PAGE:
Canada's Bouchard writing history with each victory

{eot} Staff
1/21/2014 2:00:20 PM
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Eugenie Bouchard - a star is born :) - Martina Navratilova's tweet on Tuesday morning (@Martina)

Yes, the endorsement of one of the legends of women's tennis must mean that Eugenie Bouchard has truly arrived.

The 19-year-old's trajectory from junior champion to WTA regular to seeded Grand Slam player to Australian Open semifinalist has been nothing short of amazing.

And in making her run to the final four of the first major event of the 2014 season, the native of Westmount, Quebec is practically writing history with each victory.

"You can't teach that, you're born with it," added ESPN analyst and tennis great Chris Evert. "The way she held herself together, the way she played in the clutch, nothing fazed her and that's a gift she has."

When it comes to women's singles, Canada's two best performances have both come at the U.S. Open - and both more than two decades ago. Patricia Hy-Boulais advanced to the quarterfinals in 1992, while Carling Bassett made it to the semifinals there in 1984.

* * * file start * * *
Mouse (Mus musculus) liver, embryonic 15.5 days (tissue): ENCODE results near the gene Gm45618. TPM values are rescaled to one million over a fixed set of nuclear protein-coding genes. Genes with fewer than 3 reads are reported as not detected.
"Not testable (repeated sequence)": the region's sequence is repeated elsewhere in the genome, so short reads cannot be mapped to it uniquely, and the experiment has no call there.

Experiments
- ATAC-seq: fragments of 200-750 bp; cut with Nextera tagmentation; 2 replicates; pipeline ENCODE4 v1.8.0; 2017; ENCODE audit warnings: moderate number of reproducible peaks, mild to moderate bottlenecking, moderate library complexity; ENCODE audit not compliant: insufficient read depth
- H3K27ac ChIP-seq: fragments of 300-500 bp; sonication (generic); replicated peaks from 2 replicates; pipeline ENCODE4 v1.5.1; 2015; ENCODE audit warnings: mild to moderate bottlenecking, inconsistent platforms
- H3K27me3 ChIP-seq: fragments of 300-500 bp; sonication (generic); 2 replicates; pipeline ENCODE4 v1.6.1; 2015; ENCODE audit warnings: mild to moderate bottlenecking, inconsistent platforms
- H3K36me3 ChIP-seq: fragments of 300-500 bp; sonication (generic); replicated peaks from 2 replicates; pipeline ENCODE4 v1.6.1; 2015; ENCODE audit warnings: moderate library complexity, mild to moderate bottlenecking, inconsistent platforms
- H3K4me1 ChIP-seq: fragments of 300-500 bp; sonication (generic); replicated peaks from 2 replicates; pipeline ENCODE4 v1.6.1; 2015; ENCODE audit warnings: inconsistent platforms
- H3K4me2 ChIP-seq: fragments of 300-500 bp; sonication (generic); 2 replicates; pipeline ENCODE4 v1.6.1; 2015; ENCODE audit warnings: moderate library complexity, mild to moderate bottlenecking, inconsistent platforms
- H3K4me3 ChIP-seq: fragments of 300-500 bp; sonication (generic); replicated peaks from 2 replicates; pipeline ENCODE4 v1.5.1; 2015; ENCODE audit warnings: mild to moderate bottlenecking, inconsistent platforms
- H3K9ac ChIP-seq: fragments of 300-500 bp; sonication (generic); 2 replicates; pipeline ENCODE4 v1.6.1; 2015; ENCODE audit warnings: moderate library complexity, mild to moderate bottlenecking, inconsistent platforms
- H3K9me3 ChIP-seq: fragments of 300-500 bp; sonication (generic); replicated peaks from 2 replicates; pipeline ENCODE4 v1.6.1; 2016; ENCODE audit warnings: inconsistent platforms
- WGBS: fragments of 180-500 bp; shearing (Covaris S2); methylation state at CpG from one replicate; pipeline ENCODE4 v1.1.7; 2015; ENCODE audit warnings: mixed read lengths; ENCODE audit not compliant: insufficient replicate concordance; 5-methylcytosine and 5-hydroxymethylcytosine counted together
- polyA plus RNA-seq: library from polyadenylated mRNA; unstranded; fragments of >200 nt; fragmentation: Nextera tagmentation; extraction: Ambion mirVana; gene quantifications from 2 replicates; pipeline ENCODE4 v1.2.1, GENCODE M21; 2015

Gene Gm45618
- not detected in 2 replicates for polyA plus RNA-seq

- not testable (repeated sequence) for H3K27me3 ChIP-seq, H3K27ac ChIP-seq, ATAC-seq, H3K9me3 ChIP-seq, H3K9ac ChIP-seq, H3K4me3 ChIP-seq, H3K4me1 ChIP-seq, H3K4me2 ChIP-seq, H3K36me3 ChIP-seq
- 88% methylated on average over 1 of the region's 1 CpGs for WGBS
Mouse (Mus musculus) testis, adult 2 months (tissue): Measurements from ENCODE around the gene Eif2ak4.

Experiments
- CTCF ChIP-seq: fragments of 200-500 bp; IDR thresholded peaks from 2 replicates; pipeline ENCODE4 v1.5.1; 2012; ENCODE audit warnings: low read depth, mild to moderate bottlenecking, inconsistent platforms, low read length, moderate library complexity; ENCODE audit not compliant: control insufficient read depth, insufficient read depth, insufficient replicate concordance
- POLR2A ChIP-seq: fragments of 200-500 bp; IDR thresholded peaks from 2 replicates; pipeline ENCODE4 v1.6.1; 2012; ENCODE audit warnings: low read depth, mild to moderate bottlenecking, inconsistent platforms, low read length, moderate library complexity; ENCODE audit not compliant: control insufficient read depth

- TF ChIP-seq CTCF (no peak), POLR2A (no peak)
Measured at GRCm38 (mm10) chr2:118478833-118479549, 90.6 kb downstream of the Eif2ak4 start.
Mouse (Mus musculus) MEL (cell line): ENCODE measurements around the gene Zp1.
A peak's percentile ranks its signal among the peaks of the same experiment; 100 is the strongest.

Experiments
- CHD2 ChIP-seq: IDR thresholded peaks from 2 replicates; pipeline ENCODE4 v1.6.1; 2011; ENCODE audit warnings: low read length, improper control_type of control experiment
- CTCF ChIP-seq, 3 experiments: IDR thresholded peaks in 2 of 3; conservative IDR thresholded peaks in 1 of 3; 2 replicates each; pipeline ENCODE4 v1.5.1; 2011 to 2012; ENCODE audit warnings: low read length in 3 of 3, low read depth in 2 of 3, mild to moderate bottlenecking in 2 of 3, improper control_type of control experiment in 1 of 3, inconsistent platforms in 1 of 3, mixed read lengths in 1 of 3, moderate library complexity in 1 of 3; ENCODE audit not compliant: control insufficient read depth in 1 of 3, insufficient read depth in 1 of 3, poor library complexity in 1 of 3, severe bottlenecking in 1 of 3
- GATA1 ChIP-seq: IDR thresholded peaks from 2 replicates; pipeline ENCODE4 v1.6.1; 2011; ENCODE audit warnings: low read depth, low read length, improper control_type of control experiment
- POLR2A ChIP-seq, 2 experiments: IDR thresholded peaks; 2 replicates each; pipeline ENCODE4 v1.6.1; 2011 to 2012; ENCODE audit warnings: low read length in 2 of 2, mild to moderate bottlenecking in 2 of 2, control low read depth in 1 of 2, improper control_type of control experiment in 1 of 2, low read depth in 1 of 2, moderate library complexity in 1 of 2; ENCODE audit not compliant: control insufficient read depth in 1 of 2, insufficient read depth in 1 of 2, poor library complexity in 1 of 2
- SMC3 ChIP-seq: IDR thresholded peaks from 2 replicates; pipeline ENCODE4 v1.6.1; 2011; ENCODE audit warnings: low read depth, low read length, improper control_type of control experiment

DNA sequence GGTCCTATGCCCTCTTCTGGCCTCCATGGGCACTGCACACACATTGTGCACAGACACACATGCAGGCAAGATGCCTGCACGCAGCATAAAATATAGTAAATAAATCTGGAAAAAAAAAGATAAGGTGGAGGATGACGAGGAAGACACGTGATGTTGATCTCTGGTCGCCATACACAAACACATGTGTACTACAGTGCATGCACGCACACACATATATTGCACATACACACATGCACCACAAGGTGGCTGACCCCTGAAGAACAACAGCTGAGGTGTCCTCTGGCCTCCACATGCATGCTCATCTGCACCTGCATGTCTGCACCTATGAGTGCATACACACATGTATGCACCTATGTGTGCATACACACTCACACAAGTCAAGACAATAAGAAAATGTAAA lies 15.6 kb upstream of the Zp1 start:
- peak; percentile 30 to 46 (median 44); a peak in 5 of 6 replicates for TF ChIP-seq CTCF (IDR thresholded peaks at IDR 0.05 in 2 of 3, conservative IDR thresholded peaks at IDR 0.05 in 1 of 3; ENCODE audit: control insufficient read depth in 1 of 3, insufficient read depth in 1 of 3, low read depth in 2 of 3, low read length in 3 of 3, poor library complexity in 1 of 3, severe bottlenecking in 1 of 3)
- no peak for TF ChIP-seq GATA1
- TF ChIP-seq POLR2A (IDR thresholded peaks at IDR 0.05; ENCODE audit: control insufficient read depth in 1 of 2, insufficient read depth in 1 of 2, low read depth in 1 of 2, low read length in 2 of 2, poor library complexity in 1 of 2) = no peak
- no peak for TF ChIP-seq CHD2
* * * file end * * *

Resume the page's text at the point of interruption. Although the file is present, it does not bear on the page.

In fact, Bassett still has the record of holding Canada's highest-ever singles ranking. She was No. 8 in the world early in 1985 after making four Grand Slam quarterfinals in the two years prior.

With Bouchard's victory over Ana Ivanovic on Monday, the Canadian is projected to rise from No. 31 into the world's Top 20 in the first rankings after the Australian Open.

Milos Raonic, who peaked at No. 10 last year, is already the highest-ranked men's player in Canadian history.

Bouchard's rapid rise, coupled with that of Raonic and Vasek Pospisil on the men's side, marks a new era of Canadian singles tennis that has never been seen before.

Which isn't to ignore the career success of Toronto's Daniel Nestor. Long ranked No. 1 in the world in doubles until recently, Nestor has won eight Grand Slam titles (including the career Slam) and an Olympic gold medal. But the glamour of singles has always kept Nestor's achievements a step removed from the mainstream.

Bouchard's advancement to the last four in Melbourne is stunning mostly for how fast it happened. One year ago, she was playing qualifying matches in Melbourne and did not make the main draw. The summer before that, she was still a junior and captured both singles and doubles titles at Wimbledon. She made her Grand Slam debut at the 2013 French Open and has now made a semifinal is just her fourth major appearance - and her very first at the Australian Open.

Bouchard's rapid rise has brought new interest to a sport that has until recently, offered Canadians few opportunities to root on homegrown players at the highest levels of the game.

A star is born, indeed.

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